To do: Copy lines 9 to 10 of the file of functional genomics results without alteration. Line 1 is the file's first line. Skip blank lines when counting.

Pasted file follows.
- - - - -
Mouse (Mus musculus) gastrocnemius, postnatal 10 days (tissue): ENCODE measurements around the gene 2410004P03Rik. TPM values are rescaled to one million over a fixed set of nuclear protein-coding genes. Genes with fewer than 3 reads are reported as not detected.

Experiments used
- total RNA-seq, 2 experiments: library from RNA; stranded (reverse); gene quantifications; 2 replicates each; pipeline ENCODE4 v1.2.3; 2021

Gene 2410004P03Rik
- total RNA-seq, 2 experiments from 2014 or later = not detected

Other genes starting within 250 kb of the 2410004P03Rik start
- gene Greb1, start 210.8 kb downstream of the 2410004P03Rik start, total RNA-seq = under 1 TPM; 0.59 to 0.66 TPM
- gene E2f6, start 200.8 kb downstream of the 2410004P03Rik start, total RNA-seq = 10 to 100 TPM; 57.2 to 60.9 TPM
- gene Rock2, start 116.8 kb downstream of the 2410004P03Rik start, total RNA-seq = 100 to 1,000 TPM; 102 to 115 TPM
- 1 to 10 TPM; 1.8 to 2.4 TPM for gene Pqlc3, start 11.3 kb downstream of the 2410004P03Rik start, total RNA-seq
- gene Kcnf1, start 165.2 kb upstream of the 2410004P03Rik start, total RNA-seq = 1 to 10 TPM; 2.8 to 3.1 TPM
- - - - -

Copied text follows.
- gene Rock2, start 116.8 kb downstream of the 2410004P03Rik start, total RNA-seq = 100 to 1,000 TPM; 102 to 115 TPM
- 1 to 10 TPM; 1.8 to 2.4 TPM for gene Pqlc3, start 11.3 kb downstream of the 2410004P03Rik start, total RNA-seq